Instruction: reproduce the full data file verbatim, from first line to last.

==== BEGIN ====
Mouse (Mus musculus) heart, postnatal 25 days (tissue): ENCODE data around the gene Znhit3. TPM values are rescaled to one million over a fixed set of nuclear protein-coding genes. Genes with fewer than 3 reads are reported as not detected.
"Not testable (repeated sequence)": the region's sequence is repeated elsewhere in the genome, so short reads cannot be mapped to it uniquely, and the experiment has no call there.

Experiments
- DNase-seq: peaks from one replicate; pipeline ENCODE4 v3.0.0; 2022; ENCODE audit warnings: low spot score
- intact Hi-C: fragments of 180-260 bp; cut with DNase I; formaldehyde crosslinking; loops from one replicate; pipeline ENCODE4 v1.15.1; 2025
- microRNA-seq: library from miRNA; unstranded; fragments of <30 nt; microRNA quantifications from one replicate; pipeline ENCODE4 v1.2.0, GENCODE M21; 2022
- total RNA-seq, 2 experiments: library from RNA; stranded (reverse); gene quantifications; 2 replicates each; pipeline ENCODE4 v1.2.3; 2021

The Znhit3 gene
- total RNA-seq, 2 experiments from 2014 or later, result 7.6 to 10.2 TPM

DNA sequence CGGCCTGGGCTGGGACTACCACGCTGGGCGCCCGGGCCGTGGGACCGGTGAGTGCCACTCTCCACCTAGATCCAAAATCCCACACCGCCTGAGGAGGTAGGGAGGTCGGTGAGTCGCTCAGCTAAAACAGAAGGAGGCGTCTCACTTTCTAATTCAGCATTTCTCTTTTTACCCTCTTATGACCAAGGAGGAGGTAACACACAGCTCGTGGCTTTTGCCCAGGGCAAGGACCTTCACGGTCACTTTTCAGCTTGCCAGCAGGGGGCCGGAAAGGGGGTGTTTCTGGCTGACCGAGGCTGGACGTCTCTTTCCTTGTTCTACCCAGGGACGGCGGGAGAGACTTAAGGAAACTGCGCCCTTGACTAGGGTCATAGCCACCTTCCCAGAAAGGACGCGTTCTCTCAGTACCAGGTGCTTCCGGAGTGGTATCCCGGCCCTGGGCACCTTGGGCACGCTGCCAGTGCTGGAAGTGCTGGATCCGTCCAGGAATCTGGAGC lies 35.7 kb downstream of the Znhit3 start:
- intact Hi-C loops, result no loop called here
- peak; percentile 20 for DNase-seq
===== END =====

Mouse (Mus musculus) heart, postnatal 25 days (tissue): ENCODE data around the gene Znhit3. TPM values are rescaled to one million over a fixed set of nuclear protein-coding genes. Genes with fewer than 3 reads are reported as not detected.
"Not testable (repeated sequence)": the region's sequence is repeated elsewhere in the genome, so short reads cannot be mapped to it uniquely, and the experiment has no call there.

Experiments
- DNase-seq: peaks from one replicate; pipeline ENCODE4 v3.0.0; 2022; ENCODE audit warnings: low spot score
- intact Hi-C: fragments of 180-260 bp; cut with DNase I; formaldehyde crosslinking; loops from one replicate; pipeline ENCODE4 v1.15.1; 2025
- microRNA-seq: library from miRNA; unstranded; fragments of <30 nt; microRNA quantifications from one replicate; pipeline ENCODE4 v1.2.0, GENCODE M21; 2022
- total RNA-seq, 2 experiments: library from RNA; stranded (reverse); gene quantifications; 2 replicates each; pipeline ENCODE4 v1.2.3; 2021

The Znhit3 gene
- total RNA-seq, 2 experiments from 2014 or later, result 7.6 to 10.2 TPM

DNA sequence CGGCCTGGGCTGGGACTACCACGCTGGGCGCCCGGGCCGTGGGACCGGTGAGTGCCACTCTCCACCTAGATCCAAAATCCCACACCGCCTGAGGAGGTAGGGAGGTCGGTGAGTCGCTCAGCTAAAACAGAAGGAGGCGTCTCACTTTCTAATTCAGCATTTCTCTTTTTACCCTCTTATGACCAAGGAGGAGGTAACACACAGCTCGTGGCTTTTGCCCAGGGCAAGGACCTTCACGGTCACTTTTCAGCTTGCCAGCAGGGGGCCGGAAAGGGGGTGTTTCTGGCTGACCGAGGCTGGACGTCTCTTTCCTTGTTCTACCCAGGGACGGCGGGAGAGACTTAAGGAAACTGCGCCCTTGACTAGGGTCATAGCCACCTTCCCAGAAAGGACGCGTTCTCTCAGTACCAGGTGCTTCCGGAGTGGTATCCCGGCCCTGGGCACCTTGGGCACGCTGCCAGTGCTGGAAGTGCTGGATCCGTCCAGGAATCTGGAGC lies 35.7 kb downstream of the Znhit3 start:
- intact Hi-C loops, result no loop called here
- peak; percentile 20 for DNase-seq